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With His Fourth Book, Charles Yu Finally Feels Like a Writer

“I feel like I was an existentialist from the age of 5,” Yu, 44, said last month over dim sum near his home in Irvine. He’d suggested we meet at this restaurant in the Spectrum Center, a sprawling, pleasantly engineered outdoor mall that functions as Irvine’s de facto civic space. It’s the kind of place that, frankly, might serve as a setting for one of Yu’s stories, which are often about the uneasy feeling that something’s not quite right with the world. “Even as a kid,” he said, “I was always obsessed with these questions. Who am I? How did I get here? What am I doing in this place?”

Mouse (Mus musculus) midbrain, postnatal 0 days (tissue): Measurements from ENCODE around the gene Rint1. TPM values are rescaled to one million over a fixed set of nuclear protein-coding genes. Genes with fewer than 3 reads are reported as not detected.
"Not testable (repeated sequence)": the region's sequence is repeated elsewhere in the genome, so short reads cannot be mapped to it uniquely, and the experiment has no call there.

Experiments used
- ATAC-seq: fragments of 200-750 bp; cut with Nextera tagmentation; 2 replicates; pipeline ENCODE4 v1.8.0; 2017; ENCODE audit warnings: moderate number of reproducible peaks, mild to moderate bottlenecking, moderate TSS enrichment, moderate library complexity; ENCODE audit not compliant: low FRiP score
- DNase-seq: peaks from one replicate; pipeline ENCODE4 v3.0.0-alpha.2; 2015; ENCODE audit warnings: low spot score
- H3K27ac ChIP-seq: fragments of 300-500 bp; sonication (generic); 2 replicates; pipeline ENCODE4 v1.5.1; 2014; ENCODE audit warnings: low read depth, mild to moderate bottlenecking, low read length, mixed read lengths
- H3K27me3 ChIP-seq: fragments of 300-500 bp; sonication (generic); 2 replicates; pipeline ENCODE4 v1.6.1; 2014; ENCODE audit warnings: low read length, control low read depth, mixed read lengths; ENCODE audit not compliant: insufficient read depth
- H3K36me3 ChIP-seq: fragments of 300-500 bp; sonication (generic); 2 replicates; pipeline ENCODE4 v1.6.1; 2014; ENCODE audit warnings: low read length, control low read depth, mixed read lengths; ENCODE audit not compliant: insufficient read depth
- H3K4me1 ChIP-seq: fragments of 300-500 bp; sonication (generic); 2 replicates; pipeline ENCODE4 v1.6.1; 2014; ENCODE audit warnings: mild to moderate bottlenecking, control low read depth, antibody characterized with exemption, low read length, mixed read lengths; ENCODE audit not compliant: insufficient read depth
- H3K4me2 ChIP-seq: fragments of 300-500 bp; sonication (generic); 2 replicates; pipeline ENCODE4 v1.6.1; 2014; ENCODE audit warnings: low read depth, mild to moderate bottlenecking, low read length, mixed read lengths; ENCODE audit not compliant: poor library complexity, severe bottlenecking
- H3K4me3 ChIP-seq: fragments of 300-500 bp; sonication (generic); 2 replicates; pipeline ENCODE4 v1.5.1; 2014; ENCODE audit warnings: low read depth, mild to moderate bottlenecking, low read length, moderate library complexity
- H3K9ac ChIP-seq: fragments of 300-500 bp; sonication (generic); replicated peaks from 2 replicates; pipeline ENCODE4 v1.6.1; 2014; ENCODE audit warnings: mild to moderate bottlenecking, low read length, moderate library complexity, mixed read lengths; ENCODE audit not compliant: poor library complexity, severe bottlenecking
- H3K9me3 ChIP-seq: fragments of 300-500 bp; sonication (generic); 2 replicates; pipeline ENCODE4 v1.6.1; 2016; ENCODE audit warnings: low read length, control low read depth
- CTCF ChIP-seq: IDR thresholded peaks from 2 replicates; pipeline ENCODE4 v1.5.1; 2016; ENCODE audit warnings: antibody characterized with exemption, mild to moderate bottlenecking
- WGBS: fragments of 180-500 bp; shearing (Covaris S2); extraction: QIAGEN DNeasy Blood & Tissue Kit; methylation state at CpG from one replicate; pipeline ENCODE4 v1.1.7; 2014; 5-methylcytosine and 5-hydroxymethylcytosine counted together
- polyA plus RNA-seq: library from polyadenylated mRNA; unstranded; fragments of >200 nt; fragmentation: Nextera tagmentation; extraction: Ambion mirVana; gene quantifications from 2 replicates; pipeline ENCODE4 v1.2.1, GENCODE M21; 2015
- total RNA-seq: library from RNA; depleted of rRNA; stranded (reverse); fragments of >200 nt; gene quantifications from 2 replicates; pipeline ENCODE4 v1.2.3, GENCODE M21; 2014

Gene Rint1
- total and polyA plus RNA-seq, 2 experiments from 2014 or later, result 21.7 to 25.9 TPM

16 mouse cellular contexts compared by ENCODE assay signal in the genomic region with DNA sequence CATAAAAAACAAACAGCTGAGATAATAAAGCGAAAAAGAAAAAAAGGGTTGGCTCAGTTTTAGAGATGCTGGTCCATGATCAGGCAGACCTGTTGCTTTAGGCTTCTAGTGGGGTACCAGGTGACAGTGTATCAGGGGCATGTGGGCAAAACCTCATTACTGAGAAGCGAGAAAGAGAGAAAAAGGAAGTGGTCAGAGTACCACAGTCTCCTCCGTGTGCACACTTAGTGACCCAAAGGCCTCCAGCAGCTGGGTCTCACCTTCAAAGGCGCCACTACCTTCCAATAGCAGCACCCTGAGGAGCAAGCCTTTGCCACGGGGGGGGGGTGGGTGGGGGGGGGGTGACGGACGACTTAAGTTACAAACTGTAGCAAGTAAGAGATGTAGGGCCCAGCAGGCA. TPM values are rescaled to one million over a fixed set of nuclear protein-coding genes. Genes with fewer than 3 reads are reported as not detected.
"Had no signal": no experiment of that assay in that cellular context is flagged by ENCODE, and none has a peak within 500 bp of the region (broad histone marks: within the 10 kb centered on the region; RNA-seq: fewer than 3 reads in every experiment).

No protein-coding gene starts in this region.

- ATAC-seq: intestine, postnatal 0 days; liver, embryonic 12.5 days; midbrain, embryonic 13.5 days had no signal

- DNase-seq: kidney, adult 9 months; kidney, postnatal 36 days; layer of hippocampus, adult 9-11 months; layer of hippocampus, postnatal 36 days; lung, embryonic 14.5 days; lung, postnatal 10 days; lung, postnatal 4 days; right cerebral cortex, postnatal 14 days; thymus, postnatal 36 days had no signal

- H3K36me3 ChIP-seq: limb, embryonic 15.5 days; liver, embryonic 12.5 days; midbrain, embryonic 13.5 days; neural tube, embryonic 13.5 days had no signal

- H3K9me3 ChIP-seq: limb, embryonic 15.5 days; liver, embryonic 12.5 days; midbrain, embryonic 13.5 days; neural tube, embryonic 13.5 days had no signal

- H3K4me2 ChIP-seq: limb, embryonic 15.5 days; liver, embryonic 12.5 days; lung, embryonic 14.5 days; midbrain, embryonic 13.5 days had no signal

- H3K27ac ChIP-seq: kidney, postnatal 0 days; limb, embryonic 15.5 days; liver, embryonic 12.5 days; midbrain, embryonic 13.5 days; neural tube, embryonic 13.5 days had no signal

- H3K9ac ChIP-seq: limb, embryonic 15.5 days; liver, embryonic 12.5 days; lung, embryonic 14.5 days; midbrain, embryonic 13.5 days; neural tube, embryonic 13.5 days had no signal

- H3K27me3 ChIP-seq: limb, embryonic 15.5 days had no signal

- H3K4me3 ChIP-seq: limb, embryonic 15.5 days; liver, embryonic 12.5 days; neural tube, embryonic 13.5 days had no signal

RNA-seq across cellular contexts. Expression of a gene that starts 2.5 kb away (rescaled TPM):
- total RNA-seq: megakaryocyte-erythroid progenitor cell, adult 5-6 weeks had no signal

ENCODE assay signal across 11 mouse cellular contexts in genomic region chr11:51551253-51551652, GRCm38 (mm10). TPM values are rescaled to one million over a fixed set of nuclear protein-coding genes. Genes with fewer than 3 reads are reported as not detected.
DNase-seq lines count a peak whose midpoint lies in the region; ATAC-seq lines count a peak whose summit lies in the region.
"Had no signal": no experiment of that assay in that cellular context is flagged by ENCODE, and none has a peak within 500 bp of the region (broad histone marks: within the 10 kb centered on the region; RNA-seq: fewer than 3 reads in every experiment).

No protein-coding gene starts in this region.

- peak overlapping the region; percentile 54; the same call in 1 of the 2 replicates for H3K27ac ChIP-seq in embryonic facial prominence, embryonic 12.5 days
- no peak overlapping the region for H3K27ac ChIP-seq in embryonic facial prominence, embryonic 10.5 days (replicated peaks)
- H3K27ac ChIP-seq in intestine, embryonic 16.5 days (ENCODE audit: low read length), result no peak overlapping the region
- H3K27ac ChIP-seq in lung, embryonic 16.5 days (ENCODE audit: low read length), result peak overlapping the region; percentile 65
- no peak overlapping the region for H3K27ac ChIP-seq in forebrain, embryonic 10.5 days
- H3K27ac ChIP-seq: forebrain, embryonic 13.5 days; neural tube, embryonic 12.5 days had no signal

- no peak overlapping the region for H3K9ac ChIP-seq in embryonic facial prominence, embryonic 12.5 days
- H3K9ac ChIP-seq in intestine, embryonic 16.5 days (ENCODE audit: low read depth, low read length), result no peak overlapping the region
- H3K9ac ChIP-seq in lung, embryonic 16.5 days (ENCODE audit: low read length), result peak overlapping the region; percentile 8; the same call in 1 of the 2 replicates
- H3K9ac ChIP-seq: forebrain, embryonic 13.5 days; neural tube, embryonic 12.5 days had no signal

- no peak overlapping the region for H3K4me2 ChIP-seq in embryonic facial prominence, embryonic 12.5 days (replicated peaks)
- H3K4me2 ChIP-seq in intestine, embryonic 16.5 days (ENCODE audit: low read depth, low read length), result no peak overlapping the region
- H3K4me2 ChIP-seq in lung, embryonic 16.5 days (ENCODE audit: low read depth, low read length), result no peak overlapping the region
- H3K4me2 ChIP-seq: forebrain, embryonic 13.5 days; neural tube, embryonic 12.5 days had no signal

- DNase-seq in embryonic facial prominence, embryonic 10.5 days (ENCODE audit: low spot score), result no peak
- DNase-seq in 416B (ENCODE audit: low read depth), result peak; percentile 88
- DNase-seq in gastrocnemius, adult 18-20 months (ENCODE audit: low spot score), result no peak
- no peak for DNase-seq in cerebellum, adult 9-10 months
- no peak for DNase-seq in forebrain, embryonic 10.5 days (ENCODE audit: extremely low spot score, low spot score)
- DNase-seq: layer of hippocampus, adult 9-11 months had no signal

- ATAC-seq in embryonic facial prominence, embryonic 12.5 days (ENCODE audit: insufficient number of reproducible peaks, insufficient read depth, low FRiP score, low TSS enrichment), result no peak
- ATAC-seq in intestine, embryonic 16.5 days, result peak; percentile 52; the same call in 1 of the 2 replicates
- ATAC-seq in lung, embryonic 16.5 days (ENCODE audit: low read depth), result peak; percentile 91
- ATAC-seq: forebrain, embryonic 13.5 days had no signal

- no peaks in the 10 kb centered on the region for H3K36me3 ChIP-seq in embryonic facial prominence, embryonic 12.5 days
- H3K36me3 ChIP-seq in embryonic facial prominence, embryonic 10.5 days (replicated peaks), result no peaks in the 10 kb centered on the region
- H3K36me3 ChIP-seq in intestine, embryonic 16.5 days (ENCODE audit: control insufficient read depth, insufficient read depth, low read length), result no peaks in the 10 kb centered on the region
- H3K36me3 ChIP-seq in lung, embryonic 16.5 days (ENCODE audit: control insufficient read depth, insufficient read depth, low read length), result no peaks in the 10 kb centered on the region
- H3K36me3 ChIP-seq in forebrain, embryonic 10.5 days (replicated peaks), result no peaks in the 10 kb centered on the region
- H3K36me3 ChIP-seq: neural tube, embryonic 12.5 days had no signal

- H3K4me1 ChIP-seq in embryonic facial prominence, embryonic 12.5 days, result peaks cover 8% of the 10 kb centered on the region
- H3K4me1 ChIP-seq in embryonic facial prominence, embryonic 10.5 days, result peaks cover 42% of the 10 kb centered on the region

ImageCharles Yu’s novel “Interior Chinatown” comes out Jan. 28.

Despite these inclinations, he never believed he would be a writer. Instead, he went to law school at Columbia. It was there, while studying for the bar, that he picked up books of fiction that blew his mind: Saunders, A.M. Homes, Donald Barthelme — writers who grappled with those same questions in bracing ways.

So Yu started writing short stories of his own. He sent them out to literary journals. “I got hundreds of rejections,” he said. “I started posting them on a wall. But one in 50 stories would get published.” The stories were examinations of anxiety and heartbreak, usually framed by a high-concept conceit, such as the travails of a sad-sack superhero named Moisture Man. An agent read one and contacted him. Together they sold his first collection, “Third Class Superhero,” which was published in 2006.

The book was well-reviewed and sold decently.

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